Creativity comes full circle for Institute for Entrepreneurship staff

Aubrey Kruse of the CSU College of Business Institute for Entrepreneurship

Entrepreneurship has always boiled down to one thing for Aubrey Kruse: creativity.

While majoring in psychology at Colorado State University, Kruse completed her Entrepreneurship and Innovation Minor to gain the skills to pursue her passion for art, setting the foundations to chase her dreams writing and illustrating children’s books. Now, as the CSU College of Business Institute for Entrepreneurship’s marketing and events coordinator, she harnesses her entrepreneurial toolkit to help others develop the tools to achieve their creative visions, whether that’s in chalk art or biotechnology.

“When we talk about having an entrepreneurial mindset, that’s literally taking any situation that you’re in and applying your own creativity and innovation to make something better,” Kruse said. “That’s something that’s unique to you and that you have to offer.”

As part of the Institute for Entrepreneurship, Kruse is among the staff who welcome students from all colleges at CSU as well as community members into the program’s robust venture development ecosystem. Whether she’s welcoming participants into North Rockwell’s Venture Lounge for a weekly community meeting, speaking to students in 100-level business courses about entrepreneurship’s benefits or helping plan major events like the Venture Rams Business Showcase, Kruse helps the Institute share its vision that entrepreneurial skills have relevance far beyond startups.

About once a week, she heads into the Venture Lounge armed with chalk and applies her artistic talents to making the lounge – already a home base for students engaged in the Institute’s ecosystem – even more welcoming. The weekly illustrations are more than a mere opportunity for her to flex her talent, though: They’re a great example of the entrepreneurial spirit that recognizes individuals’ skills and puts them to use.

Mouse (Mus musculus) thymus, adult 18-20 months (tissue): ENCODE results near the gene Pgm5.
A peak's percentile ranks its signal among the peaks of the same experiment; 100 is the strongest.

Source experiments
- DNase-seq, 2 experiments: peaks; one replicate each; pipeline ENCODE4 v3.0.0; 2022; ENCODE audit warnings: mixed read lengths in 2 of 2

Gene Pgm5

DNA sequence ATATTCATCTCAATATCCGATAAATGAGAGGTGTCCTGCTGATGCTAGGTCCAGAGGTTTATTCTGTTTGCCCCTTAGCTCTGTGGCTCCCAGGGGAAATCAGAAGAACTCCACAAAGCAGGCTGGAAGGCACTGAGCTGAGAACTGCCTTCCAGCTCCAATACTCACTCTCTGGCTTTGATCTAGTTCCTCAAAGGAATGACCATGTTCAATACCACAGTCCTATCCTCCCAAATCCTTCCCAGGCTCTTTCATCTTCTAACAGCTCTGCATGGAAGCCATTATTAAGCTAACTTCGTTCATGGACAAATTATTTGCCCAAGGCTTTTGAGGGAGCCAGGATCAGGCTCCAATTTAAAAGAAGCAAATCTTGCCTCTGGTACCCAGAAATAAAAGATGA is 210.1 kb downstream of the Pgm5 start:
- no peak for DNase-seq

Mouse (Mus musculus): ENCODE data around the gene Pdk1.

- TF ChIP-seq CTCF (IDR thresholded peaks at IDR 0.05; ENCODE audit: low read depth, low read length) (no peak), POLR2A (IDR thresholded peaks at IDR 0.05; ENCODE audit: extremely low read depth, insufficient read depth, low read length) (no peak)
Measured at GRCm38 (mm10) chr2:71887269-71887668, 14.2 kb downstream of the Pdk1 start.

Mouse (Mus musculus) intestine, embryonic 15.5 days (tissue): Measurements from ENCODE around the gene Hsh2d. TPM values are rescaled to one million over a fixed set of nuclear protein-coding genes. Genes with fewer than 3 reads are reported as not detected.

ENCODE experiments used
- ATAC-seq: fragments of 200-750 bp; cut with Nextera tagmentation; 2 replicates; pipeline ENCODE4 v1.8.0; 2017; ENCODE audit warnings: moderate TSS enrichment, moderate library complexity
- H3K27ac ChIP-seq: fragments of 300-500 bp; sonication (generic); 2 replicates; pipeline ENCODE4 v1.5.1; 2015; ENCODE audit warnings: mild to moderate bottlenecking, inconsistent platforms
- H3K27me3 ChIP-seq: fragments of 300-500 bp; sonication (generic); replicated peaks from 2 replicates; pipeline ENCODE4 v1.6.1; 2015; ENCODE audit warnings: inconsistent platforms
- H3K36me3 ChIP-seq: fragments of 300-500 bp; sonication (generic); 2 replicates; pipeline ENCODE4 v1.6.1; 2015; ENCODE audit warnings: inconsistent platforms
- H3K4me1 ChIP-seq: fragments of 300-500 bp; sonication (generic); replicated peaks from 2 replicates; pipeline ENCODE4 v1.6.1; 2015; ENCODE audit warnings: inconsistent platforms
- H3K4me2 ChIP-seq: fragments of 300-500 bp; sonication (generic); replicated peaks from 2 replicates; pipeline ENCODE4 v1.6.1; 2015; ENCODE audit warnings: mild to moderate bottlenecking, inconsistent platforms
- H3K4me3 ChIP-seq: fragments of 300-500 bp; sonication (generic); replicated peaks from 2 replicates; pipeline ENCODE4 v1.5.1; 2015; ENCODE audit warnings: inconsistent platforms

“I’ve realized we all have different skill sets that we bring,” she explained. “I think good leadership is being able to identify those in your employees and saying, ‘How can we bring that out of you so that you can give back to our institution?’ Even just being able to turn part of the Venture Lounge into a chalkboard said, ‘Hey, we know you have creativity. Can you just decorate and make the lounge cool?’ That’s been a rewarding part of the process, even as simple as it might seem.”

Beneficiary of the entrepreneurial mindset

Like many students, Kruse began her entrepreneurial journey as a student, exploring opportunities over the summer. Drawn to Disney’s history of innovation and creativity, she interned at Walt Disney World in Florida. While originally hired to sell merchandise, she one day took a tub of chalk outside and began drawing beloved characters.

Her talents didn’t go unnoticed, and her position was quickly reworked, freeing her of solely being responsible for retail responsibilities in favor of maximizing the impact of her artistic abilities. She quickly began chalking the sidewalks at the Most Magical Place on Earth, interacting with guests to give lessons on how to draw Mickey Mouse and other favorite characters. It was ultimately a hands-on demonstration on how the entrepreneurial mindset can still be valuable and put into action even inside a corporation the size of Disney.

“We talk about this in the world of entrepreneurship,” Kruse said. “You pivot. You have this one idea, this one concept, but then you realize how you can apply your own little flavor to turn it into something that you enjoy doing and that other people benefit from.”